Thursday brought news of David Beckham's retirement from football. He bows out at PSG and although he left Manchester United 10 years ago, he retains a special place in the hearts of the Premier League club's fans. - Macintosh: This David was a Goliath - Johnson: Au revoir, Beckham - Palmer: Beckham a national treasure - Beckham proud to retire as a 'champion' It was two crosses from Beckham that set up United's stupendous Champions League final win against Bayern Munich in 1999 that sealed a memorable and historic treble, and he was the architect of as much joy among the United faithful as any of the club's other greats.
It looks as though Wayne Rooney may be on his way from Old Trafford, following his pointed omission from the squad for Sir Alex Ferguson's final game. Though Ferguson has said that the England forward is not for sale, this can just as easily be interpreted as the opening gambit in the summer negotiations. Should David Moyes wish to keep Rooney at the club, he will have to move with the greatest haste. - Bayern deny Rooney interest Should Moyes wish to dispense with Rooney's services, given the outstanding talent of Shinji Kagawa in the number 10 position, then the question arises as to the Scouser's destination.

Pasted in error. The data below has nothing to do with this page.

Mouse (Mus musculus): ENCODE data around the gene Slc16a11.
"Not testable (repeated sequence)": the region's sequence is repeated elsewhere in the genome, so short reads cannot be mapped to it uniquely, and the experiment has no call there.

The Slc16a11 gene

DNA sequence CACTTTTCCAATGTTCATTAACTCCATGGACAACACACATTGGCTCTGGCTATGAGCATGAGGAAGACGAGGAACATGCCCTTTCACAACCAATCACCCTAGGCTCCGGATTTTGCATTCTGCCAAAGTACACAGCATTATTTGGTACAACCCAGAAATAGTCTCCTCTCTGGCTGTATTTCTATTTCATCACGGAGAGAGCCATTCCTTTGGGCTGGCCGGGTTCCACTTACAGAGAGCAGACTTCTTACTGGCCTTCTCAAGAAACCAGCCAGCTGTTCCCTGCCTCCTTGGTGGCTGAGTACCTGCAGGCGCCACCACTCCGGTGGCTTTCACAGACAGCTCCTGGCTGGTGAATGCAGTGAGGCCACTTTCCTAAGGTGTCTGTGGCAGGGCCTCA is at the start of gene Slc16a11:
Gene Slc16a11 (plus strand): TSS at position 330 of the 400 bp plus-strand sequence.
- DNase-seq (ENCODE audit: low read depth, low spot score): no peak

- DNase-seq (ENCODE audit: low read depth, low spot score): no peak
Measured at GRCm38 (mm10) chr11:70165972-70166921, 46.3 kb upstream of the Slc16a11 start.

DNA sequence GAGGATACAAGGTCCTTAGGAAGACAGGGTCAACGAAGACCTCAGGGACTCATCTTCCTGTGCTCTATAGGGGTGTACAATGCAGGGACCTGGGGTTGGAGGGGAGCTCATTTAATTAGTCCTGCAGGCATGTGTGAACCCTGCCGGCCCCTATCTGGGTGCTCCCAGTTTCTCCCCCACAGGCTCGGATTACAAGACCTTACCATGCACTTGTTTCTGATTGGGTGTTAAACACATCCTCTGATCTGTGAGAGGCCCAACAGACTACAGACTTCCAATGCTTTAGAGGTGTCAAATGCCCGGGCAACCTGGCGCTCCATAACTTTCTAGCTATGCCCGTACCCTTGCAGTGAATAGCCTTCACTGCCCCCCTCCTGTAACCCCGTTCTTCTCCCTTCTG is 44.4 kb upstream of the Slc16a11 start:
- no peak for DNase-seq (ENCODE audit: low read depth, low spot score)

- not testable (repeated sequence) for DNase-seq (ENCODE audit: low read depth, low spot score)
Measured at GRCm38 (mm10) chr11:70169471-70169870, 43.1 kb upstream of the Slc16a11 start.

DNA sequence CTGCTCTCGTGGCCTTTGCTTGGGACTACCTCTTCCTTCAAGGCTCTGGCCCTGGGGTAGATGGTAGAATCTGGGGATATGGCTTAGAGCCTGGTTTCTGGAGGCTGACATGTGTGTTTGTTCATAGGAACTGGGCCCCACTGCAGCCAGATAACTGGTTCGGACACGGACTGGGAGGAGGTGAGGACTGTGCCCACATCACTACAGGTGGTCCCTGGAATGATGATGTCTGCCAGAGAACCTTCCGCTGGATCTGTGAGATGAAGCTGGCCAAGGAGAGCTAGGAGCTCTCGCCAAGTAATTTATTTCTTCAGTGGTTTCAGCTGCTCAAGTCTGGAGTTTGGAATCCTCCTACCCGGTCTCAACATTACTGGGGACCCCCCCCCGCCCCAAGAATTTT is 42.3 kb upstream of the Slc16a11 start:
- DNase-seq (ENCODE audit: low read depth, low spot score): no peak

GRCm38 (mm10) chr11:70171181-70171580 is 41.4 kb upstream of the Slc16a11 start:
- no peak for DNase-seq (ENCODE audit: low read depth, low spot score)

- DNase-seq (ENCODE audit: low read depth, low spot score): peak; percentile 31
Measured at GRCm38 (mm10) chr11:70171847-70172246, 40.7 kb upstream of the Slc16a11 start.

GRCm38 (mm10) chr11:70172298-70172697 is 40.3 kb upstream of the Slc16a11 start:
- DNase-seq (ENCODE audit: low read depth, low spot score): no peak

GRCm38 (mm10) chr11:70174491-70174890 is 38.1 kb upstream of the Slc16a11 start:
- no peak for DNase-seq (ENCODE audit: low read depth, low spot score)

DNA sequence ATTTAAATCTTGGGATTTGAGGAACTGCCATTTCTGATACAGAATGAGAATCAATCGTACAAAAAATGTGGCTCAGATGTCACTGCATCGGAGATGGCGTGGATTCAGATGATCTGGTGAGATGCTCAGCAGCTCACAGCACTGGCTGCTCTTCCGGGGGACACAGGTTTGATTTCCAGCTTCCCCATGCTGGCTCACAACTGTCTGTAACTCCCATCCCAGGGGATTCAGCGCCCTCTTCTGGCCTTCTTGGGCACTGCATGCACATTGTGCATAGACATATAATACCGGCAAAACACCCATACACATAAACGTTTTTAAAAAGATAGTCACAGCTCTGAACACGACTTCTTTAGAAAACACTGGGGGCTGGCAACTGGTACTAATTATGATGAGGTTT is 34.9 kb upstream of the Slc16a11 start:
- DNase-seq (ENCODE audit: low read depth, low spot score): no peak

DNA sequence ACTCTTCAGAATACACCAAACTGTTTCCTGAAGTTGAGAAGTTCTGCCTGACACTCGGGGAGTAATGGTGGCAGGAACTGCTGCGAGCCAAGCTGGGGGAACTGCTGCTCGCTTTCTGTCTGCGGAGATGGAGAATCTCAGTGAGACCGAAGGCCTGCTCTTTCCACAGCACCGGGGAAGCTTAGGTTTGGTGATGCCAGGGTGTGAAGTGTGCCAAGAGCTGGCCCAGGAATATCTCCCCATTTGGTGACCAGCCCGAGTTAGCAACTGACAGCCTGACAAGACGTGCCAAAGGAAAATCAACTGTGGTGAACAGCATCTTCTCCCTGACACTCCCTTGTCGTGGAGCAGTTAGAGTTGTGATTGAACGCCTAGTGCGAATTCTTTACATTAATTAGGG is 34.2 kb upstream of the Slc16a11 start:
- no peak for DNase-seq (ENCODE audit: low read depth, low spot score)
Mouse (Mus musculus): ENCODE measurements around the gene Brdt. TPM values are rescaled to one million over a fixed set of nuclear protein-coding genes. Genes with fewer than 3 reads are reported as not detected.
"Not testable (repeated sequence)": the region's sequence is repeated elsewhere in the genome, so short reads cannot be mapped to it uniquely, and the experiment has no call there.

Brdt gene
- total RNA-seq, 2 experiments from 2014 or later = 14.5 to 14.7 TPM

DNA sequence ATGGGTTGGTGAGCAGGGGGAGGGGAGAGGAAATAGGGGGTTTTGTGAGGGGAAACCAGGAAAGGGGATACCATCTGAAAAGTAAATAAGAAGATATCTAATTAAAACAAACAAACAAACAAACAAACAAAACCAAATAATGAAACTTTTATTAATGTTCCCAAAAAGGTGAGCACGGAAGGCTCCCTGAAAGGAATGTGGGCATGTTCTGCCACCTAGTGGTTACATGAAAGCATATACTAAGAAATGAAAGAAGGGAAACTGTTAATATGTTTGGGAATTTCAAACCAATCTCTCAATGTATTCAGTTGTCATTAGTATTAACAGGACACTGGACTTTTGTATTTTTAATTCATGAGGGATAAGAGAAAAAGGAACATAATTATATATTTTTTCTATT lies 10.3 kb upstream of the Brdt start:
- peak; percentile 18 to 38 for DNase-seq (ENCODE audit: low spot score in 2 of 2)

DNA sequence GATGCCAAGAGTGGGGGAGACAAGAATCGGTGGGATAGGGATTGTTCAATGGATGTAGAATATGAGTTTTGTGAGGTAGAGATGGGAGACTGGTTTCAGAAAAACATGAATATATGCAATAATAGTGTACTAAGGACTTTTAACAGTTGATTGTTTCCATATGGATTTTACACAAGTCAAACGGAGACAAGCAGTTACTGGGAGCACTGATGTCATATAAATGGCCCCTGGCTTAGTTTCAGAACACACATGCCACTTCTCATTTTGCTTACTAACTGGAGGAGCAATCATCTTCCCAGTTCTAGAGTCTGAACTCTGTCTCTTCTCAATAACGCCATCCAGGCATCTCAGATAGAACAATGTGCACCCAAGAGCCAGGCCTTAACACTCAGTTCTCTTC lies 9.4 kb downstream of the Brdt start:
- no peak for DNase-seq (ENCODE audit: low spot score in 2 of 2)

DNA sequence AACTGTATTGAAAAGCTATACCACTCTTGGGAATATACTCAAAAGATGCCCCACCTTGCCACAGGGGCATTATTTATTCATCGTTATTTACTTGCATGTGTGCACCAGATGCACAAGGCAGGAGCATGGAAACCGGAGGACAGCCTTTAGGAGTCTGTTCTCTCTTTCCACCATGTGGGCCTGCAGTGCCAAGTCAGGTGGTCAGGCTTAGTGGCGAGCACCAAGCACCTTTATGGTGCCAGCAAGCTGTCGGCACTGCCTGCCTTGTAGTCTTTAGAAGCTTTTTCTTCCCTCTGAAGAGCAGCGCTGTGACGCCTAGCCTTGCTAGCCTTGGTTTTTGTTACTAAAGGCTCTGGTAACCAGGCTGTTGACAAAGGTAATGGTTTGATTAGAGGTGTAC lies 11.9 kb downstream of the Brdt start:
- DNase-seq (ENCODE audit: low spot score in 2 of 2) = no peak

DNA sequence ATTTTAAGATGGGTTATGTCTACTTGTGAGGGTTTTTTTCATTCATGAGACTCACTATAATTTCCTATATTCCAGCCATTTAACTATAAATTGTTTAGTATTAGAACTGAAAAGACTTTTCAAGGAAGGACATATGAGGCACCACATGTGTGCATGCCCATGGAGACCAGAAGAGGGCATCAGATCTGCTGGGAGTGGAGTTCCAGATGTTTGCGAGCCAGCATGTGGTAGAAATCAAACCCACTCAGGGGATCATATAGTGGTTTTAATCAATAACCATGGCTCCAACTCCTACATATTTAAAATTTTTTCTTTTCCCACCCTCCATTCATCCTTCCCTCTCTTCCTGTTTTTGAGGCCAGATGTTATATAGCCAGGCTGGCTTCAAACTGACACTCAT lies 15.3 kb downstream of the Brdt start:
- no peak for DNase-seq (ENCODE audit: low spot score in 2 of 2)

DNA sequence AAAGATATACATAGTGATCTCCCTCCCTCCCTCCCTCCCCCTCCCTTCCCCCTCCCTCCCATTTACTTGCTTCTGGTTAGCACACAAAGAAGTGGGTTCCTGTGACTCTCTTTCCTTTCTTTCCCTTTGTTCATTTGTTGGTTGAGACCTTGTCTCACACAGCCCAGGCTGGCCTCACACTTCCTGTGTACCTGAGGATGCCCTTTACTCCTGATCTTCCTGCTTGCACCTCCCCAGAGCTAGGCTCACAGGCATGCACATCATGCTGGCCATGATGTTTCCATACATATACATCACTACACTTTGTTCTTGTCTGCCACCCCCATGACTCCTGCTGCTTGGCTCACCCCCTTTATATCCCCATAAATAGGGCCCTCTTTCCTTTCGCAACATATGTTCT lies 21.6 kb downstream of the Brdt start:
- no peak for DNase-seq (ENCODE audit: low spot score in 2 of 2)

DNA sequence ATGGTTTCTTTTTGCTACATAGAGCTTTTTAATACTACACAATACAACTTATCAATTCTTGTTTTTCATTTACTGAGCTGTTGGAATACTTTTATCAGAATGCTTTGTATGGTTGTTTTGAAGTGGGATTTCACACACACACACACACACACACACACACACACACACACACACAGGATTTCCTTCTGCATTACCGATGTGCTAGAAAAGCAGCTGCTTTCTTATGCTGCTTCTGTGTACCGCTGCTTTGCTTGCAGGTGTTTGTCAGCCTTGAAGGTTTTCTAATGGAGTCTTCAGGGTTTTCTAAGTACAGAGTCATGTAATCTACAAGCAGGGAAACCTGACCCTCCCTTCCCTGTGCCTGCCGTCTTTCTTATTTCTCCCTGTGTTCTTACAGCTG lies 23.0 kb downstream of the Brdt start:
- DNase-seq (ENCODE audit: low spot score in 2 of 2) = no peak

The domestic season has been nearly wrapped up. All of the major European leagues have settled their championships ahead of schedule, and club directors need something else to occupy their interest. Attention now turns to the inevitable managerial merry-go-round that awaits this summer. Chairmen across the continent are ready to pull the rug from under their managers in the hope of employing somebody similar who might do a slightly better job. It promises to be entertaining and bloodthirsty viewing.